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Which are the technical reasons/considerations for the sort() and reverse() JavaScript array methods to be in-place operations instead of returning a new array without modifying the original one, like the filter() or map() methods do?

I want to understand the technical reasons that drove such decision, why those methods do not follow immutability, and why was decided to modify the array in-place instead of returning a new array without modifying the original one... was it for performance reasons? technical constrains? which were the technical drivers of that decision?

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    What sort of answer are you looking for, and how would you use it?
    – jonrsharpe
    Commented Aug 24, 2021 at 21:54
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    @jonrsharpe I don't plan to use it, I want to understand the technical reasons that drove such decision, I want to understand why those methods do not follow immutability, and why was decided to modify the array in place instead of returning a new array without modifying the original one... was it for performance reasons? technical constrains? which are the technical drivers of that decision? I want to understand why was decided in that way and not made them immutable methods. Commented Aug 24, 2021 at 22:30
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    Then you'd have to talk to the people who made them. At a certain point it's just because they said so - there are array methods that return new arrays and those that mutate the old one, so there's clearly no fundamental technical constraint.
    – jonrsharpe
    Commented Aug 24, 2021 at 22:34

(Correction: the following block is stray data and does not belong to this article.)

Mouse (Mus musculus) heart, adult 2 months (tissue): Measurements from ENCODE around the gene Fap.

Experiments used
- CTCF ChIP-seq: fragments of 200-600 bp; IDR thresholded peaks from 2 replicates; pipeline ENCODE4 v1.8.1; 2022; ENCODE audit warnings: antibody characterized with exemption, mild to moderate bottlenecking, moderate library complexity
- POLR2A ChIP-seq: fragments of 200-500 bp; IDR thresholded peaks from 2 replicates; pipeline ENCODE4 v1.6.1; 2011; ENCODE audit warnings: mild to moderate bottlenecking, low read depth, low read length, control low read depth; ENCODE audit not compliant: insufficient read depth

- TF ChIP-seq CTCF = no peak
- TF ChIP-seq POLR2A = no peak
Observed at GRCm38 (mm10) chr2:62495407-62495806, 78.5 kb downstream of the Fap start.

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    I just sent this Q to Brendan on Twitter. Hopefully he'll answer it :-)
    – jweyrich
    Commented Aug 24, 2021 at 22:42
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    The surprising design decision isn't so much that they're in-place (most language standard library sorts I'm familiar with are; it's generally more performant and gives the caller flexibility to avoid an allocation if they wish), it's that the in-place methods return the same object as the parameter, which can lead to confusing bugs when chained in a series of otherwise immutable calls. Most language libraries either return void on in-place algorithms or, in the case of Ruby, offer a clearly-labeled "dangerous" version that mutates and returns the argument.
    – ggorlen
    Commented Aug 25, 2021 at 18:41

2 Answers 2

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Arrays were originally implemented as hash tables. Keys (buckets) were converted to strings and hashed. v8 still implements it as a hash table, but also supports a fixed array (ref).

The language specification (with updates) defines it as in-place, but I couldn't find a relevant design document regarding that decision.

My guess would be that the cost of duplicating the internal structure was relatively expensive at the time. It still can be depending on its size.

However, here's the official answer:

It was based on Java’s static method and also on Perl, both were in-place.

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    Now we'd have to dig into Java and Perl's design decision :D
    – jweyrich
    Commented Aug 24, 2021 at 22:49
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    Not really considering the extent of this question. Probably it was retained for familiarity?
    – Harshal
    Commented Aug 26, 2021 at 14:54
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Because we can. Because it’s actually cheaper. A method that returns a different array either elements sorted or reversed takes twice as much memory.

Filtering cannot return the same array because the number of elements changes, so it returns a new array.

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    @MauricioRobayo actually sort does both, mutates it and returns it.
    – jonrsharpe
    Commented Aug 24, 2021 at 22:39
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    This is surely the correct answer. Let me add my two cents: if someone requires immutable sort, they can implement it easily using the mutable sort, just by copying the original array beforehand. However, the other way round it is not possible: if someone requires a more memory efficient in-place version, it would not be possible to use a less efficient immutable sort for it. So it is not very surprising that in most standard libs (not only for Javascript) the sort function is provided in an in-place fashion (same holds for reverse).
    – Doc Brown
    Commented Aug 26, 2021 at 11:27

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